Finding Your Social Media Zen

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(CC) Image courtesy djfoobarmatt

Close your eyes. That’s it, take a deep breath. Inhale. Exhale.

Sometimes all you need to do is take a step back from the social media world to find a little bit of perspective.

About two months ago, I attended the Type-A-Mom conference. There was a fantastic panel on community and staying positive in the blogosphere. Let’s face it; it’s easier to be negative rather than positive.

The overall gist of the panel was that sometimes people act before thinking; that they don’t really consider what will happen when you put something out there for social media consumption.

Once you encounter a topic or issue that you have an educated opinion about, you get that itch to just shout out from the social media rooftops. Whether it’s a company that changed its logo, customer service gone awry, or a publicist that sent you the wrong pitch – yes, I agree these are all irritating issues. At the end of the day, does a logo really affect your life that much? What if that publicist could lose their job because of your public call-out?

Using social media as a venting mechanism can be therapeutic, but it can also have consequences for not just you or your professional reputation, but also the person you are targeting.

I’m not saying social media venting doesn’t have its advantages; now many companies use Twitter and Facebook to monitor customer service issues, and the response time can be quicker than the navigation of an automated phone system. However, I also think before you hit “send,” take a breather. Really think about what you are putting out there in the cyber world. Does it really belong “out there,” or is it something you could talk to people off-line about? Could it be taken the wrong way? And, what are the downsides to putting it out there?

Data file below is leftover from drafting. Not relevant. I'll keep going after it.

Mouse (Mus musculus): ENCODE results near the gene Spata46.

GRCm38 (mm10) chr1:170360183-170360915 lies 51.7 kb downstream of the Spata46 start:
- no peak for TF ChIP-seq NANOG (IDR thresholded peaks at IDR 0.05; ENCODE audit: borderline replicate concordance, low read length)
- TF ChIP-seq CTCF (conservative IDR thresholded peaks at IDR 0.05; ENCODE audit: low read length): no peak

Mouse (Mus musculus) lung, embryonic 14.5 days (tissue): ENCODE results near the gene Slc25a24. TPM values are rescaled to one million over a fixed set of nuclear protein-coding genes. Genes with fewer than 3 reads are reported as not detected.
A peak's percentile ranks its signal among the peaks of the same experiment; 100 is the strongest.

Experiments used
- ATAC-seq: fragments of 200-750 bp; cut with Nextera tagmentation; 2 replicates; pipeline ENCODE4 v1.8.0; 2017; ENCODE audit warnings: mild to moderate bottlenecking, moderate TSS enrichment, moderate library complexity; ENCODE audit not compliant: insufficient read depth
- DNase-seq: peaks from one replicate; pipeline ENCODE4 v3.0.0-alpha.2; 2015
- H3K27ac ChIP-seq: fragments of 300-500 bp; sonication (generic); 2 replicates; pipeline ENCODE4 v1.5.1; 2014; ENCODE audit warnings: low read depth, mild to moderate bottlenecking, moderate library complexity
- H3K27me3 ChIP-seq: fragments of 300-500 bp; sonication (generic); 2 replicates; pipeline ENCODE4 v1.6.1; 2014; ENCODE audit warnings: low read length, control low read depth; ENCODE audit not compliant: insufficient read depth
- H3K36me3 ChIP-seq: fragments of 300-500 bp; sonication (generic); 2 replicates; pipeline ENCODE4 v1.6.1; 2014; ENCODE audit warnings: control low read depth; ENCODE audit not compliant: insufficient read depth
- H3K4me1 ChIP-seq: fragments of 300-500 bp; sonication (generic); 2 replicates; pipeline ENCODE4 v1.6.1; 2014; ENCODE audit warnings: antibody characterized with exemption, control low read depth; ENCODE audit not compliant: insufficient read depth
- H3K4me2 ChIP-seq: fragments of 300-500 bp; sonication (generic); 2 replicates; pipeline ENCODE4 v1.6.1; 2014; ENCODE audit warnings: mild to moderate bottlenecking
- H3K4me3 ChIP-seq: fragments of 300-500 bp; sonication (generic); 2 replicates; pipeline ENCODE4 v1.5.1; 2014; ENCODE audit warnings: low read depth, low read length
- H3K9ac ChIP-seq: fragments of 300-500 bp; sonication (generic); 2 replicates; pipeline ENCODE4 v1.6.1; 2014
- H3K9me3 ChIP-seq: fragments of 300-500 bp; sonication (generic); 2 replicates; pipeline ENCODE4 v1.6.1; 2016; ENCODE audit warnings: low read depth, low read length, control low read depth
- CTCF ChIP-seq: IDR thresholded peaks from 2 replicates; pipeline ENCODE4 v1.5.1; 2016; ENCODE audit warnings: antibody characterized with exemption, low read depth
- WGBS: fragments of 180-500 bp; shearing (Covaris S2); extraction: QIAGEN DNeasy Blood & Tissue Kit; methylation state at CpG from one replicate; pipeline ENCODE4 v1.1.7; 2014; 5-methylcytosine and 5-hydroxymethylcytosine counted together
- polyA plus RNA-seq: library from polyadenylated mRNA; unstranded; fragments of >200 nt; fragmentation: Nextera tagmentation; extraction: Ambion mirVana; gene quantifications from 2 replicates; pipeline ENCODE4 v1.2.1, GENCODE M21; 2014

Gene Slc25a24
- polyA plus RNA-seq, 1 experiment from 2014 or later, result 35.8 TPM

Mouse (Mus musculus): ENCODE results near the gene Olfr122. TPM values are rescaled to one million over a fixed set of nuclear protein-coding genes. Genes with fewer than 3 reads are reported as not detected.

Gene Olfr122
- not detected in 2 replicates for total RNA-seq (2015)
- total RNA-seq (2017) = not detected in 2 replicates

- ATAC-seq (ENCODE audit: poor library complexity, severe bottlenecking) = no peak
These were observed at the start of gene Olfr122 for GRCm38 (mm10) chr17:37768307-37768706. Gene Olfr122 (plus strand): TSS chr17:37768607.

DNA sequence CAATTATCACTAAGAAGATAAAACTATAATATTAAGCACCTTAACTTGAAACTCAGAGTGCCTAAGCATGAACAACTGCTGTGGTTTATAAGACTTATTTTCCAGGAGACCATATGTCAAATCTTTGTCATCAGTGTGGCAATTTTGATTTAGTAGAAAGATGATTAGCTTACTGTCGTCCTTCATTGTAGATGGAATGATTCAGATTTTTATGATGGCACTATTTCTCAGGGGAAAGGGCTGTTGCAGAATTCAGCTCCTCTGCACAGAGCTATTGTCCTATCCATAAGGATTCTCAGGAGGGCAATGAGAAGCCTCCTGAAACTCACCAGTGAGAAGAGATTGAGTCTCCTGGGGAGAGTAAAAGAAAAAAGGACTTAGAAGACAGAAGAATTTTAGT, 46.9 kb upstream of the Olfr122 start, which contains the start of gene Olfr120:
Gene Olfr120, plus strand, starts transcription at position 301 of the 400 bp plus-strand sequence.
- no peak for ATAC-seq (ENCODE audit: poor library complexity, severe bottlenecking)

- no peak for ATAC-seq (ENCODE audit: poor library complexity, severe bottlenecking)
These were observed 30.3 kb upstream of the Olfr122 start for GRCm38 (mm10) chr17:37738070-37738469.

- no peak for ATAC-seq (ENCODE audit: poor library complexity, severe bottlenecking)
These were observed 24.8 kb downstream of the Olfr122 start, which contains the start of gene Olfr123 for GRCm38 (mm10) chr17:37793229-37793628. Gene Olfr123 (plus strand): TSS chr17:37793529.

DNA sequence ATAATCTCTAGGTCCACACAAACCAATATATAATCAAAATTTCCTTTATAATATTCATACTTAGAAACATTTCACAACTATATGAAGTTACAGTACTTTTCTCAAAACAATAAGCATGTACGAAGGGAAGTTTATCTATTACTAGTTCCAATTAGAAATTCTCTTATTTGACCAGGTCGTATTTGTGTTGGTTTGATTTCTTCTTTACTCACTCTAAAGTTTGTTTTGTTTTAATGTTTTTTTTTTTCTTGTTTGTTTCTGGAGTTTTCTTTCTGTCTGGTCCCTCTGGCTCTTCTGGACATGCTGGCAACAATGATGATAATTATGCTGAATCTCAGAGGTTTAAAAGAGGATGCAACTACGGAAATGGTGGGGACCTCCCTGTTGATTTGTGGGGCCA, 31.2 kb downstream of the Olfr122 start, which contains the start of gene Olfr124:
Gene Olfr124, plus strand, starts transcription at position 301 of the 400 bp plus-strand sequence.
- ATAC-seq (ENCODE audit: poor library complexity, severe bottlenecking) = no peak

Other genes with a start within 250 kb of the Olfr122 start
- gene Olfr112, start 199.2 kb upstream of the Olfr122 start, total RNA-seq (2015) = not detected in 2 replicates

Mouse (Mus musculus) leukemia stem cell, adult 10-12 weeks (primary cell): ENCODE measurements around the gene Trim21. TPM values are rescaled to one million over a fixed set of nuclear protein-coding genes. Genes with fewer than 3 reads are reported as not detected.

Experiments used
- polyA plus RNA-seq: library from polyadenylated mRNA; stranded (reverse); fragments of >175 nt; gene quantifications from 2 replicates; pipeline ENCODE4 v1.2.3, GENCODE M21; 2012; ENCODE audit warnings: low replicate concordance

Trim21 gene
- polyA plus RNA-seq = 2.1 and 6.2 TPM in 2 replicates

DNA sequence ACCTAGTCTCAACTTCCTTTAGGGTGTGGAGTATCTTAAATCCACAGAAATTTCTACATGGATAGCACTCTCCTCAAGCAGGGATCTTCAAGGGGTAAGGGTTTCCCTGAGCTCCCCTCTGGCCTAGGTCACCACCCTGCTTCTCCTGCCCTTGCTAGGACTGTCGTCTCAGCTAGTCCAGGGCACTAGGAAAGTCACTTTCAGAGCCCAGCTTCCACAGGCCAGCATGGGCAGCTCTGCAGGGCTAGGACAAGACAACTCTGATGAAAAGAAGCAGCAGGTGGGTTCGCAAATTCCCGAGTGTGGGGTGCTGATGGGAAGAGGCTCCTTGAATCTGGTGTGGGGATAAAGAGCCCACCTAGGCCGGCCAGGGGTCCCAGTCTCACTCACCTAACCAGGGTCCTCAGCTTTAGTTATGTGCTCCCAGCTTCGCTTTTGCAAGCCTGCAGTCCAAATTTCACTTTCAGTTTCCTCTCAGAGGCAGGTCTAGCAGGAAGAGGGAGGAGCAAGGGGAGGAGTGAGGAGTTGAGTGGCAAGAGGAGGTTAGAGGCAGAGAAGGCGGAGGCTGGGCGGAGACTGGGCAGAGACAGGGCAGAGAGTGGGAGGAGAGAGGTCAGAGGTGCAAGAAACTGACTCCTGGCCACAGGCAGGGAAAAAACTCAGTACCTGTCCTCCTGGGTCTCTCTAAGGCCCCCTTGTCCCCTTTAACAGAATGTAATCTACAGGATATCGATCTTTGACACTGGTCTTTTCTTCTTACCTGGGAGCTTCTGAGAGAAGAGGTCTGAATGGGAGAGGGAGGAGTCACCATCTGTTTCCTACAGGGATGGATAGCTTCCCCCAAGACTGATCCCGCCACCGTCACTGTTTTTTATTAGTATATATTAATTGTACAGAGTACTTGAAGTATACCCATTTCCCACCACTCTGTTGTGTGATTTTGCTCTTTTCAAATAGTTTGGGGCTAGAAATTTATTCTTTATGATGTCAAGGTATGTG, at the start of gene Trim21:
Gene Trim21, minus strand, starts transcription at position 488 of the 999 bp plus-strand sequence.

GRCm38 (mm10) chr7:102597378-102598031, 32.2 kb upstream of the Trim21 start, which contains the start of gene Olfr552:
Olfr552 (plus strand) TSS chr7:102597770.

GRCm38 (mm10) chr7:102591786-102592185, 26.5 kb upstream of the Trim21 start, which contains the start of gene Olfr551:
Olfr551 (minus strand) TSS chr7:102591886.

Yes, controversy can drive web traffic or get you more Twitter followers, but is it really necessary all of the time?  Before you step up to the negativity plate, why don’t you try turning off that computer/mobile device and step away from the social media scene. Take the time to think first. Like I always tell people in relationships, sometimes you just need to choose your battles wisely.

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  • Jenna Cerruti

    I loved this post, and I often see peers publicly complaining on social media sites. While social media outcries are sometimes used as a last resort after horrible customer service on the phone or e-mail, generating negative buzz around a personal issue with a company is unproductive. As PR professionals, or in my case, PR students, aren’t we supposed to engage in conversations with companies in hopes of maintaining healthy, two-way conversations? This is the way we network and discover new ways of communicating with our publics. I think talking about it with peers, and involving more than one perspective, is a better way to vent without publicly hurting a company’s reputation.